Process and emissions data used to generate the predictive model may be acquired in any of several ways. In the embodiment shown in FIG. 1, process parameter data (for example, temperature or pressure values) relating to a given emissions source 101 a is measured by an associated process control system 105 a. In addition to process control system 105 a or as an alternative to the process control system, the process data or specific portions thereof may be obtained by discrete measuring devices 199 positioned at various locations along the process stream. Process control system 105 a or discrete measuring devices 199 can measure such process parameters as temperature, pressure, differential pressure, and mass flow. It is understood that the actual process variables measured by the measuring devices will depend on the process in question.

In the embodiment shown in FIG. 1, emissions data are measured by an associated continuous emissions monitoring system (CEMS), generally designated 198 a, which is coupled to the emissions source. The elements and capabilities of existing CEM systems are well-known, and will not be discussed in great detail herein. Typically, CEM system 198 a extracts or receives emissions samples from an associated emission source 101 a and analyzes the samples for constituent components. Based upon the analysis of such components, information can be obtained about the process which generates the emissions. Once this information is known, various process parameters can be adjusted or modified in order to optimize the process and/or modify the generated emissions.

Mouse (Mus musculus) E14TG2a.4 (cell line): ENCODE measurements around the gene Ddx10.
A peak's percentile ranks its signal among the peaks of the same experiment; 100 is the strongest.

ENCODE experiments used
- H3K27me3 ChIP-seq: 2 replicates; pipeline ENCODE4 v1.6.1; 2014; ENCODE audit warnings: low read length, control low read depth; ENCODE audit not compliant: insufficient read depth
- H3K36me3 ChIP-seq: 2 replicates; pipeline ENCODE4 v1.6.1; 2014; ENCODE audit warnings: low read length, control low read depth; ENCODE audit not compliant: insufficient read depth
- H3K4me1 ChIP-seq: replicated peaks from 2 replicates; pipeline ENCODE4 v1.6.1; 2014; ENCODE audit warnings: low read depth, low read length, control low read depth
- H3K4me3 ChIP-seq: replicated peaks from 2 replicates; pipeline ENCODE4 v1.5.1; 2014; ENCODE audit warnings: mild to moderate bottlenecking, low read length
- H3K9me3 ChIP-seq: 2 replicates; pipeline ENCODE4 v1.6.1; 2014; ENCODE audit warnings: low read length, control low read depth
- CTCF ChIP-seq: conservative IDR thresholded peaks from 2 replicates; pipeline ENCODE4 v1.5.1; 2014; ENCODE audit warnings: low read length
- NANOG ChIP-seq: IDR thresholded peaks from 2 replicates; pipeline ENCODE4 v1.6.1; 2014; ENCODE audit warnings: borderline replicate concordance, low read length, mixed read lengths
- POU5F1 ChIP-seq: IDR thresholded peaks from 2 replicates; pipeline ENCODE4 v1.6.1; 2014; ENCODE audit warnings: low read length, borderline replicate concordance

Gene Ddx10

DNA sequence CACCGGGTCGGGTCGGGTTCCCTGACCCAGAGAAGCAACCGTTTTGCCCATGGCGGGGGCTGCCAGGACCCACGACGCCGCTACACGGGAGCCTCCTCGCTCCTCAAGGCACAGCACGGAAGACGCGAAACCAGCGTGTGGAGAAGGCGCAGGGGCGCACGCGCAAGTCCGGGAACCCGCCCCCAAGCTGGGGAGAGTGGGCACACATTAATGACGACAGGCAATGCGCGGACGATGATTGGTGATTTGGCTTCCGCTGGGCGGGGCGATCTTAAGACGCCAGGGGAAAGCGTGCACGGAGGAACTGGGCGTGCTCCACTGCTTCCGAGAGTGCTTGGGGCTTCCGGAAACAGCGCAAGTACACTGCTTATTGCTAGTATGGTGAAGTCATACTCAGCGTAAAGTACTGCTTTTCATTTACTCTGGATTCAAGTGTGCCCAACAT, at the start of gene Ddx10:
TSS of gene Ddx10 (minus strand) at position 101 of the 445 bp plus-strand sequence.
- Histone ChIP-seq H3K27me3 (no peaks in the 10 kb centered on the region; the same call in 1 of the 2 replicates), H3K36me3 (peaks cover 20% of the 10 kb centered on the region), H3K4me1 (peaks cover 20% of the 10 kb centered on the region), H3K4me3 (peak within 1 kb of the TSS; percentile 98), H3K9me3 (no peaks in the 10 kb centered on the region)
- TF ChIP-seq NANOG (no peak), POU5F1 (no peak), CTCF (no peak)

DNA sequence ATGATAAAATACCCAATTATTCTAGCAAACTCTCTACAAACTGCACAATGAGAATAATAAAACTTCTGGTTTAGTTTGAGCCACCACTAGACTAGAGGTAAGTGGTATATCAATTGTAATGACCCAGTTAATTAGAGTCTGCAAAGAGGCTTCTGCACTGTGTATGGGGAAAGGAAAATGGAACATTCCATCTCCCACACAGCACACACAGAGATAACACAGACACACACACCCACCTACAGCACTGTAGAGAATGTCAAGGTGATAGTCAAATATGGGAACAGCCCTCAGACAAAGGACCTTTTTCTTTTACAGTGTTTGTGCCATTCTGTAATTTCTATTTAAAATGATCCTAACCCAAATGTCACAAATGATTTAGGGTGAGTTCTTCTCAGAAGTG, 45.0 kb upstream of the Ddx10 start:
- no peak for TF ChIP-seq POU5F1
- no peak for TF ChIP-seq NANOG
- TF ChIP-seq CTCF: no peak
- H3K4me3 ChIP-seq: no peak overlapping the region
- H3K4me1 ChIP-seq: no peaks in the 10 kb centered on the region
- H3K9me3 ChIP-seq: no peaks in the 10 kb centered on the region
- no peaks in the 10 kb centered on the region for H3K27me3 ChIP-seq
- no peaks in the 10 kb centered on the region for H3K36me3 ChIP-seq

In addition to process CEM system 198 a or as an alternative to CEM system 198 a, the emissions data or specific portions thereof may be obtained using discrete measuring devices 199 a positioned at various locations within or around the emissions source. Depending on the process in question, CEM system 198 a or discrete measuring devices 199 a can measure such emission characteristics as oxides of nitrogen, oxides of carbon, unburned fuel in the emission stream, emission volume, emission heat, emission noise, etc.